CVIndependent

Sat03282020

Last updateMon, 23 Mar 2020 12pm

In 1913, Los Angeles’ legendary chief engineer William Mulholland watched water flow from the L.A. Aqueduct for the first time and proclaimed, “There it is. Take it.”

The project drew water from the eastern side of the Sierra Nevada, more than 200 miles away, across deserts and mountains, drying up the Owens River and the once-vast Owens Lake, and dangerously lowering eerily beautiful Mono Lake. Over time, it also made modern Los Angeles possible in all its awful glory: sprawling suburbs linked by clogged freeways underneath a blanket of smog.

Later, L.A. tore out its rail system to make room for a booming car culture. And even today, despite the dramatic natural setting—10,000-foot mountains, 30 miles of Pacific beaches and one of the nation’s largest urban parks smack-dab in its middle—many of L.A.’s 4 million residents have no easy access to nature, making the city one of our most park-poor.

And yet, last year, as the city celebrated the centennial of its original sin—that Owens Valley water grab—it also marked a turning point in its history: Under cover of one of the worst environmental reputations on the planet, Los Angeles is becoming an unlikely model of sustainability.

This coincides with a political transition. In 2013, L.A. elected Mayor Eric Garcetti, 43, who as a City Council member was a strong advocate for localizing water sources, cutting energy use, promoting efficiency, confronting climate change and providing access to parks and nature. His first official mayoral portrait, taken in a kayak on the Los Angeles River last summer, will greet visitors at LAX. That the L.A. River—a trash-strewn, concrete-lined channel famous as a backdrop for murders and movie car chases—has become an official symbol of Los Angeles says a lot about the city’s transformation. The river, like its city, is slowly but surely being rehabilitated.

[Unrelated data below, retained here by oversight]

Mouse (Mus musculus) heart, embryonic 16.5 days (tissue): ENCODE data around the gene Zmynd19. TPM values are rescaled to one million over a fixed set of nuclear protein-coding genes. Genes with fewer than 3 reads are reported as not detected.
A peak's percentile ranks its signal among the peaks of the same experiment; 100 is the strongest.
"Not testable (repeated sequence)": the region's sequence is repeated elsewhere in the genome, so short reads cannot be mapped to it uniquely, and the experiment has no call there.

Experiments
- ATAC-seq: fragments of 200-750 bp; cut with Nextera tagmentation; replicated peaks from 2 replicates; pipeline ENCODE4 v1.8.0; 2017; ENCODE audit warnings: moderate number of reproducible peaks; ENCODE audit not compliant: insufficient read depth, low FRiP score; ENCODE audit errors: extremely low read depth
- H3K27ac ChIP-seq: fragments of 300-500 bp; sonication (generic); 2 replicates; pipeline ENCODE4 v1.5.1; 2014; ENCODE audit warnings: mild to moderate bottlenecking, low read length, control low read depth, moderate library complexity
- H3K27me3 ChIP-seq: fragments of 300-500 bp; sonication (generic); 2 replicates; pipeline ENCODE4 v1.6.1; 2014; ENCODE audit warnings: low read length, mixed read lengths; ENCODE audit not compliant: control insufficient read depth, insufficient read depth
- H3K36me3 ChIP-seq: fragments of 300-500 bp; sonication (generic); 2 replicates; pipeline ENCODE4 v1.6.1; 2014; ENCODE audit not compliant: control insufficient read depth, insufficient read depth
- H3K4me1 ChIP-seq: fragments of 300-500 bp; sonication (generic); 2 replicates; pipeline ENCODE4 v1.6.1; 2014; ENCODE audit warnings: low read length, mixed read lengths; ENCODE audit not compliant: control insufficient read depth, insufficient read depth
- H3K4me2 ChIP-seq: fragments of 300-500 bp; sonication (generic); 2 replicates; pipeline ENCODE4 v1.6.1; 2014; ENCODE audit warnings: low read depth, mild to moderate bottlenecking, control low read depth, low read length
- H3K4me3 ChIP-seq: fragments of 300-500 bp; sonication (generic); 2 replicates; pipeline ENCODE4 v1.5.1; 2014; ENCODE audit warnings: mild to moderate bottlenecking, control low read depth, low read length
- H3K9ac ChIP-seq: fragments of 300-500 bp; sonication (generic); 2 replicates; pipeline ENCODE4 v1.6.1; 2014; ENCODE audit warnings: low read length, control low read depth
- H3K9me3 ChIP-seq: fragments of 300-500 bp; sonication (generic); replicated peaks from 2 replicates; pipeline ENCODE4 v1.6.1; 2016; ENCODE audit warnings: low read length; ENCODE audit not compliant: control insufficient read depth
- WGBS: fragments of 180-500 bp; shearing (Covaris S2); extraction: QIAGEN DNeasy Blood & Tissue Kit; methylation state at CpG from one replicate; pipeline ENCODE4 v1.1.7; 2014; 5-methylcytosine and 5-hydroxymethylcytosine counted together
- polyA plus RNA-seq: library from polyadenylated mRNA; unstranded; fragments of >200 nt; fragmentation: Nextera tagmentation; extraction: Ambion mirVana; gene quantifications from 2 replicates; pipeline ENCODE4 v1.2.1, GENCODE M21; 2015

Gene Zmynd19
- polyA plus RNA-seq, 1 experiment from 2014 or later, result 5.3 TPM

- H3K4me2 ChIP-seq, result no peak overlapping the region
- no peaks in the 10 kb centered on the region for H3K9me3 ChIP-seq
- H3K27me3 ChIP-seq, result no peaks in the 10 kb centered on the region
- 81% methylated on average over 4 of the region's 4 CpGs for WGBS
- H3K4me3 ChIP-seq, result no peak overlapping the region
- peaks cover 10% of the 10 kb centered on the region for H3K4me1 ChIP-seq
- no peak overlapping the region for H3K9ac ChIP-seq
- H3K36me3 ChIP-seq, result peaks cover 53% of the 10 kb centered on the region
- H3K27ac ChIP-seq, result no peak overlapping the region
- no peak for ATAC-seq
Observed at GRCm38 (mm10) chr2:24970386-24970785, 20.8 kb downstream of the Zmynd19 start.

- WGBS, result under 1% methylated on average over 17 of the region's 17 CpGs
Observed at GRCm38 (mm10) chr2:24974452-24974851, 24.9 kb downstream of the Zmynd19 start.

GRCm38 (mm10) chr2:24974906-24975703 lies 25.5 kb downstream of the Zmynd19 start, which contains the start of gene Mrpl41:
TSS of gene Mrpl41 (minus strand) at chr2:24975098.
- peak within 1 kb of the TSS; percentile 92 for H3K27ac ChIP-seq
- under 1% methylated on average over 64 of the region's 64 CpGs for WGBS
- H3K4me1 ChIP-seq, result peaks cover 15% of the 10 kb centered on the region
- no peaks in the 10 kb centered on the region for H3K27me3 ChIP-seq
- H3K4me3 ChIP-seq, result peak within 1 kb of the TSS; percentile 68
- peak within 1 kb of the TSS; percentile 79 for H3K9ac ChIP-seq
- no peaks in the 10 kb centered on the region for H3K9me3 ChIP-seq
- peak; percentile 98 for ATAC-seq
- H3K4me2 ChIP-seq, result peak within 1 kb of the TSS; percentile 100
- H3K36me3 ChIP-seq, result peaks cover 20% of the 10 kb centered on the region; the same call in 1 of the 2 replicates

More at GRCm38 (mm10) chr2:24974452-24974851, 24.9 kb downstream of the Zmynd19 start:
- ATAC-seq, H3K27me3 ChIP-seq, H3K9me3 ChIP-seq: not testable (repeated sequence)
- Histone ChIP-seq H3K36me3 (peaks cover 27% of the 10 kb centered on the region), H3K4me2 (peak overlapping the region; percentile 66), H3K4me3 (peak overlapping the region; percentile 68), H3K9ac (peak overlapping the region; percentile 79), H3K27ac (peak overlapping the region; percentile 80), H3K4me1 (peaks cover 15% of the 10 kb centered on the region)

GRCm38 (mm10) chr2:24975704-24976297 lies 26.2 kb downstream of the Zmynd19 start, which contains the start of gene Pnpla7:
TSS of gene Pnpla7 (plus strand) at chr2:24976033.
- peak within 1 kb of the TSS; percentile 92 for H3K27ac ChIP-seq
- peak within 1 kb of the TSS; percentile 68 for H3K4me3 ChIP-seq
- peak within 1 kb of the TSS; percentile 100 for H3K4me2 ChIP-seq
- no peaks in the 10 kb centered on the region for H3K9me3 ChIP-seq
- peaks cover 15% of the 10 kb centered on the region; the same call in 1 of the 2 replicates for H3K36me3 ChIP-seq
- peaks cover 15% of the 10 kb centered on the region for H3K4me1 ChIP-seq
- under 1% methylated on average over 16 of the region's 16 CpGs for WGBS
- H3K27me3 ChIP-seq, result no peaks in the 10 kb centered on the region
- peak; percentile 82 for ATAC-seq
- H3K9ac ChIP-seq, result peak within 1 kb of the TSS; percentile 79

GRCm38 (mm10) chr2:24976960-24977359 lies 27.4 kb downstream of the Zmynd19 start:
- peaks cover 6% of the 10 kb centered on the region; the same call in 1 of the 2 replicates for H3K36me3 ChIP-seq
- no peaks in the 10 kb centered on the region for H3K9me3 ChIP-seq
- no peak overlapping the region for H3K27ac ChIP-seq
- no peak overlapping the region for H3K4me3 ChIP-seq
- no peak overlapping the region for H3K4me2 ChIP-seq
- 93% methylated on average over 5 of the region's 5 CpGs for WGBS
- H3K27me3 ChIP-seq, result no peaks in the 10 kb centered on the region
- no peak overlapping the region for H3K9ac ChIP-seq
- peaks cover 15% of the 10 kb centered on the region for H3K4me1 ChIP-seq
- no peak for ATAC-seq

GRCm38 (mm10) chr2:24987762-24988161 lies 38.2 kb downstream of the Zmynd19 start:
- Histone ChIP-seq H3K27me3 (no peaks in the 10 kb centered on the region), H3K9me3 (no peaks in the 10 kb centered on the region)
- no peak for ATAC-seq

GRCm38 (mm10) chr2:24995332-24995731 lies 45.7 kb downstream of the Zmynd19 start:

Los Angeles has a solid foundation for this effort. Its 329 days of sunshine a year and ocean breezes give it an advantage, making heating and cooling more energy-efficient. The sprawling city is also, paradoxically, already the nation’s densest, with more people on average living in every square block than even New York, thanks to the number of duplexes and apartments in what you might call the suburbs. And it has not one downtown, but many—88 cities in Los Angeles County, a sort of new urbanist’s dream.